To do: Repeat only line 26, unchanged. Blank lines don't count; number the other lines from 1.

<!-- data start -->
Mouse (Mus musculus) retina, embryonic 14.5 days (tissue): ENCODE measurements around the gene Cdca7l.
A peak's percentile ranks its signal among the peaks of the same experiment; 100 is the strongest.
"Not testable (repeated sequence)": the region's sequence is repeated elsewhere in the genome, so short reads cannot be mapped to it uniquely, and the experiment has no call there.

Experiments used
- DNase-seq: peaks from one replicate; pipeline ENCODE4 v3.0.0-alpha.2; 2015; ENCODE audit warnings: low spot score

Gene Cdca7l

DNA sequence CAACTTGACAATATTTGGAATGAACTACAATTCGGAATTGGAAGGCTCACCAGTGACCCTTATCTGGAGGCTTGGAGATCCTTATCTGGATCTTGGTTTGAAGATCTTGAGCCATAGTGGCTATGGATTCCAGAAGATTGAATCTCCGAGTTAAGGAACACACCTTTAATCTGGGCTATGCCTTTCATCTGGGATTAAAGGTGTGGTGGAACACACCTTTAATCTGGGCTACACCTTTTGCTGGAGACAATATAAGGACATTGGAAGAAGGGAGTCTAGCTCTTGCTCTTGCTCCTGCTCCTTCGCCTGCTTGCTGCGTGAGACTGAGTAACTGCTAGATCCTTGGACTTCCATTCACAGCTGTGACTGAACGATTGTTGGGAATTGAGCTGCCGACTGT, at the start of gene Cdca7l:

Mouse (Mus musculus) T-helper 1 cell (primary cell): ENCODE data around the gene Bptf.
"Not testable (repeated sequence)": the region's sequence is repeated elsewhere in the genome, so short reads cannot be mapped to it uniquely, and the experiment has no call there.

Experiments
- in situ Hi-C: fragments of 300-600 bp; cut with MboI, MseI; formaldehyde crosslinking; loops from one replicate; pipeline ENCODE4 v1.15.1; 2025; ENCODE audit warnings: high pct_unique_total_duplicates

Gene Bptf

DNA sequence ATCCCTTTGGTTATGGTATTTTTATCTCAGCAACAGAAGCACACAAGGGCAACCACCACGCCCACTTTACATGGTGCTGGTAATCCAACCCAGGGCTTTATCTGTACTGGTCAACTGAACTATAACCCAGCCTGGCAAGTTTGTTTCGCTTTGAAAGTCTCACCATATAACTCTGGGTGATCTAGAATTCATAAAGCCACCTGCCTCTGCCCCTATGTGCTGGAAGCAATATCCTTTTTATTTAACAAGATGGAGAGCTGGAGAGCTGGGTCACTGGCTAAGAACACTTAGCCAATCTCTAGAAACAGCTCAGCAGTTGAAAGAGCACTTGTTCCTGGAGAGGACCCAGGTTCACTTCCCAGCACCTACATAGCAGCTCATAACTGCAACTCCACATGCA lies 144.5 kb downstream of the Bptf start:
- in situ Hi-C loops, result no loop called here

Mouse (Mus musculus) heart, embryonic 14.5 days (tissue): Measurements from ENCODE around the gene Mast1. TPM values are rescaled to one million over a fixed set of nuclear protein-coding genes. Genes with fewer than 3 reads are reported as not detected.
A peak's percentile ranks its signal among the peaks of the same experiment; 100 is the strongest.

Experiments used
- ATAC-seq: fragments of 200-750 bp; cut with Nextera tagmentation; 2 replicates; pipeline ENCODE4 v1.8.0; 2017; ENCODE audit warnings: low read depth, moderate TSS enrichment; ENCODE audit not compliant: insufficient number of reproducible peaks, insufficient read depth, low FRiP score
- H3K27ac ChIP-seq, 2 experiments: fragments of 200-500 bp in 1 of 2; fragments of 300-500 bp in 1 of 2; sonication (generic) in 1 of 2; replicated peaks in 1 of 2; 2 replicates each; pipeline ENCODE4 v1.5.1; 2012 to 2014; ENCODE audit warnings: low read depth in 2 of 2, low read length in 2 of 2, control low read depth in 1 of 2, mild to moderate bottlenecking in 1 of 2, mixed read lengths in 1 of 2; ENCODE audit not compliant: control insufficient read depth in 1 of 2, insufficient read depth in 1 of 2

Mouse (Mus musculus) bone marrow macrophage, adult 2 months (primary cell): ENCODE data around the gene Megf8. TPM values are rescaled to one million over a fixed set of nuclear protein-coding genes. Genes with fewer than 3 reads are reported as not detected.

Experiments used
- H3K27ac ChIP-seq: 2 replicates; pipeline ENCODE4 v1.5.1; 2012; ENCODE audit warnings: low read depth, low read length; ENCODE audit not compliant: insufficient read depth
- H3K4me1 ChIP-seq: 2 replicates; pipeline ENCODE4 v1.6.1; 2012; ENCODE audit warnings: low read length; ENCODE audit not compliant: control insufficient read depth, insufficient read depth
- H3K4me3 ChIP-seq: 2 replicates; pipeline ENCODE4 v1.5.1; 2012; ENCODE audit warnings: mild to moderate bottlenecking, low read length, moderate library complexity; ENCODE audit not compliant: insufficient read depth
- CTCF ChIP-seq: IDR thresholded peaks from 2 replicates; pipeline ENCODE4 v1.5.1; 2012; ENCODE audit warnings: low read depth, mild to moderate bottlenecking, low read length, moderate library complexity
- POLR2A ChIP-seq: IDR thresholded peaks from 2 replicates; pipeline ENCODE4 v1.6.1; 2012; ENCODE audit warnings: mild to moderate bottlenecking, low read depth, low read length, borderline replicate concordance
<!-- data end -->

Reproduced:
- POLR2A ChIP-seq: IDR thresholded peaks from 2 replicates; pipeline ENCODE4 v1.6.1; 2012; ENCODE audit warnings: mild to moderate bottlenecking, low read depth, low read length, borderline replicate concordance